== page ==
The Lifeguard is just such a film, where the main character is childish, reckless and damaged in all the ways that make each and every one of us flawed and genuinely human. It may not paint the best picture of an adult having a mid-life crisis, but it certainly is a real one. Read the full review after the break.
Leigh (Kristen Bell), a moderately successful New York reporter, returns home after 10 years to rediscover herself by working her old college job as a lifeguard at the local pool. During her time back home she rekindles old friendships, develops new ones and inadvertently stirs up trouble for everyone she comes in contact with which ultimately teaches her a life lesson that she isn't entirely ready for.
This is an independent film, which means you are in store for a whole lot of soul searching and a whole lot of character interactions mixed with character growth. Staying true to its genre, the film has no shortage of scenes with people sitting in front of a lake reminiscing, people sitting in their cars and staring off into the distance, blossoming romances that are often doomed to failure and people trying new things to spice up their life and quickly discovering they are as boring as they always thought they were.
If none of that sounds appealing, then clearly you are not a fan of the independent film market, but more so than that, you are sadly missing out on some great character driven drama. However, since there isn't really much that happens in the film besides the drama between all the characters and the great unknown of where they are headed and whether or not they will reach their destination in one piece, the only other thing to talk about are the performances.
Kristen Bell is an actor of whom has never really given a performance that has left an impression before (note: this comment is solely based on her feature film roles). She has relegated herself to playing either the stuck up pretty girl (Forgetting Sarah Marshall), the bitchy pretty girl (Burlesque), the cute pretty girl (When in Rome) and finally the everyday pretty girl (Hit & Run).
For the first time in her film career however, she has shed that pretty girl image (and most of her makeup) and has found a role with some real meat to it and does not squander the opportunity. Every actor has that one daring performance in them, where they forget for a moment that they are beautiful, perfect or fawned after and take on a role just to prove they are more than a pretty face. While she doesn't quite reach that level here, we do get to see a different side of her that shows much more range than the capable young actress has ever shown before.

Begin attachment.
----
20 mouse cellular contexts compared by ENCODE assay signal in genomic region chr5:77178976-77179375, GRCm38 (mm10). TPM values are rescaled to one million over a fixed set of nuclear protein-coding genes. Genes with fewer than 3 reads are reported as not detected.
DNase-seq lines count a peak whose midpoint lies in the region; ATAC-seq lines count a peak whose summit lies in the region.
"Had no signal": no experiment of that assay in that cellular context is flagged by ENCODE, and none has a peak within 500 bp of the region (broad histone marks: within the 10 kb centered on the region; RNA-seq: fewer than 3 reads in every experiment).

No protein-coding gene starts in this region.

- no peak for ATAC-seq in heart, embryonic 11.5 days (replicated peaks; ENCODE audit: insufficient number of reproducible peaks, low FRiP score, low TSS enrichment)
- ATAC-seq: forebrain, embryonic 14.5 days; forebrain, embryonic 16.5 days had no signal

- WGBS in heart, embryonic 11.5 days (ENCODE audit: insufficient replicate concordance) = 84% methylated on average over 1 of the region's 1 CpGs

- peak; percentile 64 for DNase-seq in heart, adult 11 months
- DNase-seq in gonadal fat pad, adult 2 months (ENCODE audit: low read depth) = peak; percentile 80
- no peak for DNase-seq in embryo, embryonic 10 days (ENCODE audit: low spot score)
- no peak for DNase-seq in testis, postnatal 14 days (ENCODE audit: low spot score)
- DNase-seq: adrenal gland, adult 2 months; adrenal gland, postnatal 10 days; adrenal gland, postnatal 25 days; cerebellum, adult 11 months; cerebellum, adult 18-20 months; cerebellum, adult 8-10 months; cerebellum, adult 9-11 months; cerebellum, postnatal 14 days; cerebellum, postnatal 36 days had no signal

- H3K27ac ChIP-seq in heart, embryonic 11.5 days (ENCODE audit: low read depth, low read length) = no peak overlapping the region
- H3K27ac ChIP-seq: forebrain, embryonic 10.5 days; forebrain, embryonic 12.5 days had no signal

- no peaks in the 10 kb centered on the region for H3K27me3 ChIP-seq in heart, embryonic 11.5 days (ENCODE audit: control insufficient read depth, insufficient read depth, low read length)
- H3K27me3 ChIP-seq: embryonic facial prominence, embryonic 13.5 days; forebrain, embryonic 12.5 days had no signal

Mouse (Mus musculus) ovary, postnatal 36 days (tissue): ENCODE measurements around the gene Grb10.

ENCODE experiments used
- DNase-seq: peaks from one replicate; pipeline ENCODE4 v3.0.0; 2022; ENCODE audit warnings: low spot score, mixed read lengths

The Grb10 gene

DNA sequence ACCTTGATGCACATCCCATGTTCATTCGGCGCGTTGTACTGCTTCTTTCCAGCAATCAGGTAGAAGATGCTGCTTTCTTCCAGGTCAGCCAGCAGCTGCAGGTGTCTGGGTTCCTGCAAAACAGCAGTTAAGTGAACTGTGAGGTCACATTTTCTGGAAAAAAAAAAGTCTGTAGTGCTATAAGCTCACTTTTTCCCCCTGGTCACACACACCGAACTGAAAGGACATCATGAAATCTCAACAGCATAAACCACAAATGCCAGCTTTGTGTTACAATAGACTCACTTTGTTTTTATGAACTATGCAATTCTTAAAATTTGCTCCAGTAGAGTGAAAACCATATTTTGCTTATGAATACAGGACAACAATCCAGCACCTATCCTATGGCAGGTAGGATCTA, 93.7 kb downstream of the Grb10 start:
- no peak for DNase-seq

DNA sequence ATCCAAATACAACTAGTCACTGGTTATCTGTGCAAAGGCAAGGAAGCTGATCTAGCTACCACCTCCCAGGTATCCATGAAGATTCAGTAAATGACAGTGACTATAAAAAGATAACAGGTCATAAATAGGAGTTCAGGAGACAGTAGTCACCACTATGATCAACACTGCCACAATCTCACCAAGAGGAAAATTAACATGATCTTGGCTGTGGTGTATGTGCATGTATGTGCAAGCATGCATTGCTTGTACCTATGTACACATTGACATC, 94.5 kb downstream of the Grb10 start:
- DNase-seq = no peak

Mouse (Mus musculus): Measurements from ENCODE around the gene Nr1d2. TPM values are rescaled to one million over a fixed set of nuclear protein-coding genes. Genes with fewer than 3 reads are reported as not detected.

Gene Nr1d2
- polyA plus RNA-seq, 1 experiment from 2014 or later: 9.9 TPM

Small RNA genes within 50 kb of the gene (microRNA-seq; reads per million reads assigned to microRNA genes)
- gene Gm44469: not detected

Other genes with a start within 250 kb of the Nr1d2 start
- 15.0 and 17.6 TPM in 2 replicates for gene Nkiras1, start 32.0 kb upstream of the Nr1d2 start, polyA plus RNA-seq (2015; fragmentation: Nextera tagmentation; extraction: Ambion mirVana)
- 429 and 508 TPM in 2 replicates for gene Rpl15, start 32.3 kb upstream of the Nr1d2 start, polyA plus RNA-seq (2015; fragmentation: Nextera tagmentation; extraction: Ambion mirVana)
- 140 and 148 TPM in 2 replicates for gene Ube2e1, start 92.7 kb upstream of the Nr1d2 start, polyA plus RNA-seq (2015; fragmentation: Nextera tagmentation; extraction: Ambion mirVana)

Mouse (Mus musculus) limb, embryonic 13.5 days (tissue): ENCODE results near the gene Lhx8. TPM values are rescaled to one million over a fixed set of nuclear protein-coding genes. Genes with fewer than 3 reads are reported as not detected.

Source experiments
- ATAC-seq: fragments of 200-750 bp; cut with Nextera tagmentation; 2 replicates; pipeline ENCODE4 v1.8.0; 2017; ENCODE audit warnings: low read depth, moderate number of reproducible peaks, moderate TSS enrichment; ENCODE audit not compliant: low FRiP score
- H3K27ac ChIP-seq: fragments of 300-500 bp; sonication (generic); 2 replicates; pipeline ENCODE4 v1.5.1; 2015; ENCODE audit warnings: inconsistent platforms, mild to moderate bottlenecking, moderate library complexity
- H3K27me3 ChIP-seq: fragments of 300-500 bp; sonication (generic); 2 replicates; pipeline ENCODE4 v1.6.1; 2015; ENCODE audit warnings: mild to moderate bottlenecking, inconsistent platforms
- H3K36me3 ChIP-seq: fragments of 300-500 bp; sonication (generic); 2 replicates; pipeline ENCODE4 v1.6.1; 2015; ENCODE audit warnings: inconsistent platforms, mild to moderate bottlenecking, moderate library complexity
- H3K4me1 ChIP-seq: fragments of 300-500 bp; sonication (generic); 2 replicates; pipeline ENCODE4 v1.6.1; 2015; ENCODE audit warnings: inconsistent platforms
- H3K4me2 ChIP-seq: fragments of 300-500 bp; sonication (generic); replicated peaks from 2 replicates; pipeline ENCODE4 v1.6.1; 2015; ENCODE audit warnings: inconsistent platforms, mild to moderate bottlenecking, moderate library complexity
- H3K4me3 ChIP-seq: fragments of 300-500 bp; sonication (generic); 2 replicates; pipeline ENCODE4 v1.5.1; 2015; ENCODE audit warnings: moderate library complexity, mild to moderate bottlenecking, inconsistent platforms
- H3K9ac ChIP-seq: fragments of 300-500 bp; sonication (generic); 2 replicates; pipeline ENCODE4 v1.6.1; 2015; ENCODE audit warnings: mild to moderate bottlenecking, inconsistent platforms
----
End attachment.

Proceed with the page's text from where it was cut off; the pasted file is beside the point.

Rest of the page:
The rest of the cast which includes Martin Starr, Mamie Gummer and Amy Madigan, along with a handful of other newcomers, do their part in providing real characters for Bell's character to interact with and ultimately discover who she is. However, this process she must go through, not the performances, is likely going to be the decisive factor in whether or not you ultimately like the film or find it completely infuriating.
The character of Leigh is not a sympathetic person. Even though it is easy to identify with her longing to return to her roots and re-discover herself, it is in the way she re-discovers herself that will have you questioning you feelings towards her. How she shows up in her hometown, visits friends and family who have relatively peaceful lives and completely disrupts them with her childish antics to relive her youth, its very self centered and just a tinge frustrating to watch.
The biggest character arc for Leigh comes in the form of a local High School kid (David Lambert) whom she flirts with and of course eventually hooks up with. Her self discovery quickly turns into self destruction and it gets real messy real quick. It isn't easy watching her wreck the lives of all those around her to satisfy her own self indulgence and she will test your patience in more ways than one. There isn't even really any form of redemption for her continued callous indiscretions, making the final moments of the film feel more like she was forced to move forward instead of actually learning a lesson.
But in its own way, Leigh's journey and the fact that she never finds redemption is a lesson in and of itself. That even when we don't end up where we wanted to be or how we aren't the person we wanted to be is a reality that we all must face at some point or another and how we deal with it determines who we really are. In Leigh's case, she deals with it in a very immature manner and we get to see the repercussions of her adolescent-like decisions.
While the film can be a little on the depressing side more often than not, isn't quite as eloquent as it could have been and is a little rough around the edges in getting its point across, in the end, with a winning performance from Kristen Bell and some worthwhile soul searching, the film's message is still heard loud and clear.